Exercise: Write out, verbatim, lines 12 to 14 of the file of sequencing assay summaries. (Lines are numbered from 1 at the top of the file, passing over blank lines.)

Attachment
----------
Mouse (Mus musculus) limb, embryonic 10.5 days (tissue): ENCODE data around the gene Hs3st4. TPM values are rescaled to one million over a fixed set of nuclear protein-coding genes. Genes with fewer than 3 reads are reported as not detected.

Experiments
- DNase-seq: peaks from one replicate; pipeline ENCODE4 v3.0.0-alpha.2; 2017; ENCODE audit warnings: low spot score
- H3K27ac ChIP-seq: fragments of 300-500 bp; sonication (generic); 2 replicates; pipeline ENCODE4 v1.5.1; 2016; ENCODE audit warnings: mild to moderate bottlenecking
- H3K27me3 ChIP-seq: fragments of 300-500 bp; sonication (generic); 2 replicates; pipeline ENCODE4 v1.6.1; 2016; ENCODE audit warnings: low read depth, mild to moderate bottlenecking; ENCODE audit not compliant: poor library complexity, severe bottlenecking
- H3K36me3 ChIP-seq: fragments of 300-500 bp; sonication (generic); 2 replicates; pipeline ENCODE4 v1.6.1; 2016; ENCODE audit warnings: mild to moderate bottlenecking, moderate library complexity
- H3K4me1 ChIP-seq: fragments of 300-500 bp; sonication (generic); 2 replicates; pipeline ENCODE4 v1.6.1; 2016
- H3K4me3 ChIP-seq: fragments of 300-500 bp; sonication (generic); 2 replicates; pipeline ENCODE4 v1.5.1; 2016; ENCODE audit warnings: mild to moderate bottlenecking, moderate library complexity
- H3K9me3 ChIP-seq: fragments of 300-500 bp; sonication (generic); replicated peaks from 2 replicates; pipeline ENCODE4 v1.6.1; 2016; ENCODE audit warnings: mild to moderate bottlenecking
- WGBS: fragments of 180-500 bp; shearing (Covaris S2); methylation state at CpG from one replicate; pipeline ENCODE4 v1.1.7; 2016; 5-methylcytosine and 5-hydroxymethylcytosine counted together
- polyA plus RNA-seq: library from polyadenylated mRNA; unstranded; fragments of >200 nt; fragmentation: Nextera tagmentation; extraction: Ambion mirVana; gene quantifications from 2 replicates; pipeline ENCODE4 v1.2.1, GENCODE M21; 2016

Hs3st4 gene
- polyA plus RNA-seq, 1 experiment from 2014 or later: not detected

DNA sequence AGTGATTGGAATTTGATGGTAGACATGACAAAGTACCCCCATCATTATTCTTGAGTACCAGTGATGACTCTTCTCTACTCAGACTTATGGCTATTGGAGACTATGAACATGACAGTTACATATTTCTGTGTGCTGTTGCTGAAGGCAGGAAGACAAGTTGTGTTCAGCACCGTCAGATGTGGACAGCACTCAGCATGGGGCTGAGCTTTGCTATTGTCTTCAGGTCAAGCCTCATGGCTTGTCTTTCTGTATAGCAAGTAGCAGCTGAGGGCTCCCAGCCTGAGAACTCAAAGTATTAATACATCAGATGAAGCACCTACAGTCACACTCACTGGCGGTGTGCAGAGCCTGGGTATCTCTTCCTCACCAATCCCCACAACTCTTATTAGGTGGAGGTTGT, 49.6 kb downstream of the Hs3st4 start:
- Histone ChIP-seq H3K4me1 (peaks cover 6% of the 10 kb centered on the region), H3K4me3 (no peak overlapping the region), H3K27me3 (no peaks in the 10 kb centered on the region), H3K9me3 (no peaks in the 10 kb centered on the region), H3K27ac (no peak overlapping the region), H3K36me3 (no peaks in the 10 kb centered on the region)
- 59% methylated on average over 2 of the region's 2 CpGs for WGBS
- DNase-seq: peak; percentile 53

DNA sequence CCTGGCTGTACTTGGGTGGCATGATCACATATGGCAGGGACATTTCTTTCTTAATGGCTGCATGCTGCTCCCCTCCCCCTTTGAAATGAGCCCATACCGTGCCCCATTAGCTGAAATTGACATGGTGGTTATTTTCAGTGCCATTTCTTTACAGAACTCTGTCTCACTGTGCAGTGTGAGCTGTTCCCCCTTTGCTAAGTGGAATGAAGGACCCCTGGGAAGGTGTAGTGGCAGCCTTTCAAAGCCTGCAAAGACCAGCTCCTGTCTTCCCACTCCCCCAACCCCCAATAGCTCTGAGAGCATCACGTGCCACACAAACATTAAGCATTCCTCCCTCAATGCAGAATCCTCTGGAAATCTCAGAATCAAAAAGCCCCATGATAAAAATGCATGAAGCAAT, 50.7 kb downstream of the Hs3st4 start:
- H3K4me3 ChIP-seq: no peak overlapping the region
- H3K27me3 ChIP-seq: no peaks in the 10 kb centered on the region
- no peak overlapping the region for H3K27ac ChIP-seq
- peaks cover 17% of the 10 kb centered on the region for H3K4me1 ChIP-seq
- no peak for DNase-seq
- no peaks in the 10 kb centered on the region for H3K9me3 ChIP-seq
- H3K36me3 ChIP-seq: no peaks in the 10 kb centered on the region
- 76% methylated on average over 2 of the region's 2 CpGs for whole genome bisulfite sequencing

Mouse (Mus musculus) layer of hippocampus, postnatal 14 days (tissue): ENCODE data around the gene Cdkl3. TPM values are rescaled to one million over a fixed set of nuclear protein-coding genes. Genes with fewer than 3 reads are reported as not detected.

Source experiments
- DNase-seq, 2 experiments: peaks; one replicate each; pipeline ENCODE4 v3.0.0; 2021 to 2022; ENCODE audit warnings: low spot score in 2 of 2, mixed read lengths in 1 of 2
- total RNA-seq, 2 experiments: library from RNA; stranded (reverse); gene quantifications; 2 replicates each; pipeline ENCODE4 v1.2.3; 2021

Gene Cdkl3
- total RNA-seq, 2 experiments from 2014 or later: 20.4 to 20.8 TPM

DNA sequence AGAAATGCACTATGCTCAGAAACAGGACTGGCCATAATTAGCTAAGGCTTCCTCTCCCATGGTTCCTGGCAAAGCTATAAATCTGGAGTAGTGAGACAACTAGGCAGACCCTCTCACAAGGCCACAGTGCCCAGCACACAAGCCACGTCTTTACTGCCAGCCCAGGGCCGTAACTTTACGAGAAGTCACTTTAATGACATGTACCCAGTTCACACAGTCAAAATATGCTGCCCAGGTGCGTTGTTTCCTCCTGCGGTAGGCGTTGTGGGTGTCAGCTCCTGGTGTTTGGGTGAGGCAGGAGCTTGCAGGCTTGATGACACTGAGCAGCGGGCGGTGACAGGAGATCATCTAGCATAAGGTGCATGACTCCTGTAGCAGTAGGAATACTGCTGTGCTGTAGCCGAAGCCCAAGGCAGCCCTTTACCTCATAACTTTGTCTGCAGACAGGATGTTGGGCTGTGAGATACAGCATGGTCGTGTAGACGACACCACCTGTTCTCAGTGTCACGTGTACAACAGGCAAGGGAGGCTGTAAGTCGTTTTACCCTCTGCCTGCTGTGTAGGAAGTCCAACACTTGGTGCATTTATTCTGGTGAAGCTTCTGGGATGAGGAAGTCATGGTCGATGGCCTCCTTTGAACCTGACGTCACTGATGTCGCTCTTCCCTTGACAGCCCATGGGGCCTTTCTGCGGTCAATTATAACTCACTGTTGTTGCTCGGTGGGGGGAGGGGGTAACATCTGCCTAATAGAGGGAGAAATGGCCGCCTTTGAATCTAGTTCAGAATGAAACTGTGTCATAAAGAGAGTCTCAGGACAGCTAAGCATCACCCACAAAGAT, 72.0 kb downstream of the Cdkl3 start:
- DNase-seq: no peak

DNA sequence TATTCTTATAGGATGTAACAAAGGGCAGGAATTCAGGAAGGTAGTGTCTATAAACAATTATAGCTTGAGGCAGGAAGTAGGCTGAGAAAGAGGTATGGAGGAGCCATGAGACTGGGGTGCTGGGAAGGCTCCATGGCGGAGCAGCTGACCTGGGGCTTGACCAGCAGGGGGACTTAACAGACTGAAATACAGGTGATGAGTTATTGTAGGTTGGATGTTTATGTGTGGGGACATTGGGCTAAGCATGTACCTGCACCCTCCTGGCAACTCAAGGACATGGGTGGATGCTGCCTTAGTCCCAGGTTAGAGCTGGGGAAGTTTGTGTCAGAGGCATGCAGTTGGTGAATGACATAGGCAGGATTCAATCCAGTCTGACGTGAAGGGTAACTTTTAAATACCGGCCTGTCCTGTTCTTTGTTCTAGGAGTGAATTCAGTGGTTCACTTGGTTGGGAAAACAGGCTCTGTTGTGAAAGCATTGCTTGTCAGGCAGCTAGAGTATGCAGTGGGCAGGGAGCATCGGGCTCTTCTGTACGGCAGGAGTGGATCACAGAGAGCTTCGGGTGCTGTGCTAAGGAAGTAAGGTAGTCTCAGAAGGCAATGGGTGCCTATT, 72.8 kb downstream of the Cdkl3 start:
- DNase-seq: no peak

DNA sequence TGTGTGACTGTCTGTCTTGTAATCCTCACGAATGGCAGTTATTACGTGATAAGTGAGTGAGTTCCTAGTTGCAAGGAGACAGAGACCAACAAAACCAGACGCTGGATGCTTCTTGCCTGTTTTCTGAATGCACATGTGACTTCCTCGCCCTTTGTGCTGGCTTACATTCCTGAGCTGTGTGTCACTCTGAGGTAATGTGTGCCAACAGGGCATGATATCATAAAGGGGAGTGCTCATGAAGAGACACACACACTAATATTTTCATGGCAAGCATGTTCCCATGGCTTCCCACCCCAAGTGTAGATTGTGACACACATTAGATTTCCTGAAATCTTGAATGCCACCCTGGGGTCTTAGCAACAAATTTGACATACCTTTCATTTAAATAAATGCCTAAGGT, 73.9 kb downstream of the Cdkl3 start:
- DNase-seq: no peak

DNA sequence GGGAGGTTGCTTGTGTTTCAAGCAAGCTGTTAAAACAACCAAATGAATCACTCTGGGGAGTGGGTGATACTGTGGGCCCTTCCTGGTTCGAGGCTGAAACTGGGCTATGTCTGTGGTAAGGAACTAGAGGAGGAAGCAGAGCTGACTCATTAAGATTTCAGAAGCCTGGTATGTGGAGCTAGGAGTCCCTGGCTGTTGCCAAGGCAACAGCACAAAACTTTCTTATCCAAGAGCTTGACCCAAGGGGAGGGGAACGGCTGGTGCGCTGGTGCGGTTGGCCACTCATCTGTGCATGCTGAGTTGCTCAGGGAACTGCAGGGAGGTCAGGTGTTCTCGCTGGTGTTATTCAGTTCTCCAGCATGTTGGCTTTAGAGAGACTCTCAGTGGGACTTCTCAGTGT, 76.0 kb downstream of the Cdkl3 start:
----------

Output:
Hs3st4 gene
- polyA plus RNA-seq, 1 experiment from 2014 or later: not detected

DNA sequence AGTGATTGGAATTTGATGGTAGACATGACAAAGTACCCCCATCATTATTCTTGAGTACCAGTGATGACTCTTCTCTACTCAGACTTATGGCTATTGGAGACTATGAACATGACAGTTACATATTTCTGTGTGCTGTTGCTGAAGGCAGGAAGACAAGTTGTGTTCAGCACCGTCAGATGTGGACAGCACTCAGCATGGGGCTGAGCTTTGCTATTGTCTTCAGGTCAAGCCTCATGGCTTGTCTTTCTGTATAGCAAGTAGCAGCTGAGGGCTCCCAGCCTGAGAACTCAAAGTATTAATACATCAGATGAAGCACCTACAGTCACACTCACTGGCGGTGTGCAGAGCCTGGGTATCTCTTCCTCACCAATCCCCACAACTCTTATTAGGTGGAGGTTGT, 49.6 kb downstream of the Hs3st4 start: